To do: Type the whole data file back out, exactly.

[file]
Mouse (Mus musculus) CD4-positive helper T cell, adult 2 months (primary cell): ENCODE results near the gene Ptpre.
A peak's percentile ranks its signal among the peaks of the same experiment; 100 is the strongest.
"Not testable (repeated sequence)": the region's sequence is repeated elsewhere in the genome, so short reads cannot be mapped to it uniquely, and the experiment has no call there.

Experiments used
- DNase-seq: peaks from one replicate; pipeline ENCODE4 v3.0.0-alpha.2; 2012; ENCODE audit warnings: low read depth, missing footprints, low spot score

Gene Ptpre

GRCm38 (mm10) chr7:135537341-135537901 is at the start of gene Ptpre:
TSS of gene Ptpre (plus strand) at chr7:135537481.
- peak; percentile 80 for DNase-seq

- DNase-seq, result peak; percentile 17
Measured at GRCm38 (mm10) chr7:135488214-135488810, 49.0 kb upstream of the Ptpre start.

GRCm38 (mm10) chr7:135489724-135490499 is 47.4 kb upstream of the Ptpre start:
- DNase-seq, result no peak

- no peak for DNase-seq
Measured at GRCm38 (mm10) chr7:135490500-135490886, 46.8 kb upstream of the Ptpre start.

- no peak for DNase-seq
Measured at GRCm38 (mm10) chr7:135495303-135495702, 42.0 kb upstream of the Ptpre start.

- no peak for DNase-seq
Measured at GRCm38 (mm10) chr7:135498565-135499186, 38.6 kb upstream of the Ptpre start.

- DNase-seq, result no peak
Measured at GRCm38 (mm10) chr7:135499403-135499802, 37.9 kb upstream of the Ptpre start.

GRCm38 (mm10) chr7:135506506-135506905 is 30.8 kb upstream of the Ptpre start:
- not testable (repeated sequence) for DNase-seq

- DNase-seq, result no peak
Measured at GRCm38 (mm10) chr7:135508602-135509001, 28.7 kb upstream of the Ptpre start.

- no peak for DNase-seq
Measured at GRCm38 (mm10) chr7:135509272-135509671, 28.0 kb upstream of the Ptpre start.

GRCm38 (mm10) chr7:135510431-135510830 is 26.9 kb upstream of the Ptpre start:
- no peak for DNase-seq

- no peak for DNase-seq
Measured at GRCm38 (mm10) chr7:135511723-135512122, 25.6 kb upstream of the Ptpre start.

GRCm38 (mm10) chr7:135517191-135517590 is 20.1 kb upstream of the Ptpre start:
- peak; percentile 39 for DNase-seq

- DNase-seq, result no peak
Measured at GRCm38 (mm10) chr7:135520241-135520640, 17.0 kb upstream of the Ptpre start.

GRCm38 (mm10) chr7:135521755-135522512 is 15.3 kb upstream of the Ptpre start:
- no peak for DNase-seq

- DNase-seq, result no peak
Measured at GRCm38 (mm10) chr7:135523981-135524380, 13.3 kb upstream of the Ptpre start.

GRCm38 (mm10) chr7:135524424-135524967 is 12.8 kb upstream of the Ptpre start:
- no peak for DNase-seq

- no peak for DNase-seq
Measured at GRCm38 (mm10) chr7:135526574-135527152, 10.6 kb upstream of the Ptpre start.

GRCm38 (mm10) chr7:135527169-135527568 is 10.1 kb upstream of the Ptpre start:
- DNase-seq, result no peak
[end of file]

Mouse (Mus musculus) CD4-positive helper T cell, adult 2 months (primary cell): ENCODE results near the gene Ptpre.
A peak's percentile ranks its signal among the peaks of the same experiment; 100 is the strongest.
"Not testable (repeated sequence)": the region's sequence is repeated elsewhere in the genome, so short reads cannot be mapped to it uniquely, and the experiment has no call there.

Experiments used
- DNase-seq: peaks from one replicate; pipeline ENCODE4 v3.0.0-alpha.2; 2012; ENCODE audit warnings: low read depth, missing footprints, low spot score

Gene Ptpre

GRCm38 (mm10) chr7:135537341-135537901 is at the start of gene Ptpre:
TSS of gene Ptpre (plus strand) at chr7:135537481.
- peak; percentile 80 for DNase-seq

- DNase-seq, result peak; percentile 17
Measured at GRCm38 (mm10) chr7:135488214-135488810, 49.0 kb upstream of the Ptpre start.

GRCm38 (mm10) chr7:135489724-135490499 is 47.4 kb upstream of the Ptpre start:
- DNase-seq, result no peak

- no peak for DNase-seq
Measured at GRCm38 (mm10) chr7:135490500-135490886, 46.8 kb upstream of the Ptpre start.

- no peak for DNase-seq
Measured at GRCm38 (mm10) chr7:135495303-135495702, 42.0 kb upstream of the Ptpre start.

- no peak for DNase-seq
Measured at GRCm38 (mm10) chr7:135498565-135499186, 38.6 kb upstream of the Ptpre start.

- DNase-seq, result no peak
Measured at GRCm38 (mm10) chr7:135499403-135499802, 37.9 kb upstream of the Ptpre start.

GRCm38 (mm10) chr7:135506506-135506905 is 30.8 kb upstream of the Ptpre start:
- not testable (repeated sequence) for DNase-seq

- DNase-seq, result no peak
Measured at GRCm38 (mm10) chr7:135508602-135509001, 28.7 kb upstream of the Ptpre start.

- no peak for DNase-seq
Measured at GRCm38 (mm10) chr7:135509272-135509671, 28.0 kb upstream of the Ptpre start.

GRCm38 (mm10) chr7:135510431-135510830 is 26.9 kb upstream of the Ptpre start:
- no peak for DNase-seq

- no peak for DNase-seq
Measured at GRCm38 (mm10) chr7:135511723-135512122, 25.6 kb upstream of the Ptpre start.

GRCm38 (mm10) chr7:135517191-135517590 is 20.1 kb upstream of the Ptpre start:
- peak; percentile 39 for DNase-seq

- DNase-seq, result no peak
Measured at GRCm38 (mm10) chr7:135520241-135520640, 17.0 kb upstream of the Ptpre start.

GRCm38 (mm10) chr7:135521755-135522512 is 15.3 kb upstream of the Ptpre start:
- no peak for DNase-seq

- DNase-seq, result no peak
Measured at GRCm38 (mm10) chr7:135523981-135524380, 13.3 kb upstream of the Ptpre start.

GRCm38 (mm10) chr7:135524424-135524967 is 12.8 kb upstream of the Ptpre start:
- no peak for DNase-seq

- no peak for DNase-seq
Measured at GRCm38 (mm10) chr7:135526574-135527152, 10.6 kb upstream of the Ptpre start.

GRCm38 (mm10) chr7:135527169-135527568 is 10.1 kb upstream of the Ptpre start:
- DNase-seq, result no peak